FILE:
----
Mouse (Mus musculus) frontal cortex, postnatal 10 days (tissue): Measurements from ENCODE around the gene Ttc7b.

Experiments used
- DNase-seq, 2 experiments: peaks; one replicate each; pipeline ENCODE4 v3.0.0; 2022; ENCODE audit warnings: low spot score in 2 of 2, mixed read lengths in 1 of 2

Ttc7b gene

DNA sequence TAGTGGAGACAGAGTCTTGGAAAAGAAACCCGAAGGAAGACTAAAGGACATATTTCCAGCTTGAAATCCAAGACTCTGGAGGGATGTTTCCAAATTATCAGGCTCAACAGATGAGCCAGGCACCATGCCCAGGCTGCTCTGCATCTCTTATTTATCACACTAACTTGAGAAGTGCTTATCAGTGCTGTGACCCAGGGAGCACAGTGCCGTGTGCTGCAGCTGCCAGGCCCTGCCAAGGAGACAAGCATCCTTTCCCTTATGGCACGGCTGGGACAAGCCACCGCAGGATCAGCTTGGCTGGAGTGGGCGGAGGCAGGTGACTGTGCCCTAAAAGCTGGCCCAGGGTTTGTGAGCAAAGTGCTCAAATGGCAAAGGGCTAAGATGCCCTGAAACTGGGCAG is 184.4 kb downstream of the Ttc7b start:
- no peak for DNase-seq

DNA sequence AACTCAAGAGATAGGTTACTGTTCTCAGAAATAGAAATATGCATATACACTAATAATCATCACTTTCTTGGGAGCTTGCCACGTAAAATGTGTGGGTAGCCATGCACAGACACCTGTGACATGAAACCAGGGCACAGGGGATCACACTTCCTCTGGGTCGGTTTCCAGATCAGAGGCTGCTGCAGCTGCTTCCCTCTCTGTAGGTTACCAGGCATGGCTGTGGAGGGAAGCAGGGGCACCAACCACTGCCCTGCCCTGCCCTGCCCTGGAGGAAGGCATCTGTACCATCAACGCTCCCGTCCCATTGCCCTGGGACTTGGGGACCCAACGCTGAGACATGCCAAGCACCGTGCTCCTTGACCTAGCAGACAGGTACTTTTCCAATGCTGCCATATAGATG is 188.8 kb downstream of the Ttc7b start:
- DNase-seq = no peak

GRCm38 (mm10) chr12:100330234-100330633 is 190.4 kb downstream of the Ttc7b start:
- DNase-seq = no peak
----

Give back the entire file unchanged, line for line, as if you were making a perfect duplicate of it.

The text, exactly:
Mouse (Mus musculus) frontal cortex, postnatal 10 days (tissue): Measurements from ENCODE around the gene Ttc7b.

Experiments used
- DNase-seq, 2 experiments: peaks; one replicate each; pipeline ENCODE4 v3.0.0; 2022; ENCODE audit warnings: low spot score in 2 of 2, mixed read lengths in 1 of 2

Ttc7b gene

DNA sequence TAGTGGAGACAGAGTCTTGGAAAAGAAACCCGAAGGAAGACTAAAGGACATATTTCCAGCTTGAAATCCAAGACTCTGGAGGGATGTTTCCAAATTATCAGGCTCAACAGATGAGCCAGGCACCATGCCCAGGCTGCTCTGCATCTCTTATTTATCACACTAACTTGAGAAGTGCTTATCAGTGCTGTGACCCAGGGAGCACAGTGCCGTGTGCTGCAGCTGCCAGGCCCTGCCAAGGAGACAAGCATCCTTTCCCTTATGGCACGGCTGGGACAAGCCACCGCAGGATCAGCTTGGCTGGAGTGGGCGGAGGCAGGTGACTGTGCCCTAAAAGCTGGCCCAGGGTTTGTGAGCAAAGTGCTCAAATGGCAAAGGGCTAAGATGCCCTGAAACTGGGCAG is 184.4 kb downstream of the Ttc7b start:
- no peak for DNase-seq

DNA sequence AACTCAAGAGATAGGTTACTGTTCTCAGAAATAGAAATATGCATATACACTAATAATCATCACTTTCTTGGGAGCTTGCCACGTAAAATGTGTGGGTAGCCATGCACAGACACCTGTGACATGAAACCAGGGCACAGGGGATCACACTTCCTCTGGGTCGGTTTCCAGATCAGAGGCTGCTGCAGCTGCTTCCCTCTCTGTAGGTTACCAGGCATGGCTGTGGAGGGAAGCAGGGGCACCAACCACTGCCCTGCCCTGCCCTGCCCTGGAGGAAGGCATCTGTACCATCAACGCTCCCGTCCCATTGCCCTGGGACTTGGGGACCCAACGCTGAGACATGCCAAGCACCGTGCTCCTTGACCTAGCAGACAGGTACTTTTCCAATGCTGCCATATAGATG is 188.8 kb downstream of the Ttc7b start:
- DNase-seq = no peak

GRCm38 (mm10) chr12:100330234-100330633 is 190.4 kb downstream of the Ttc7b start:
- DNase-seq = no peak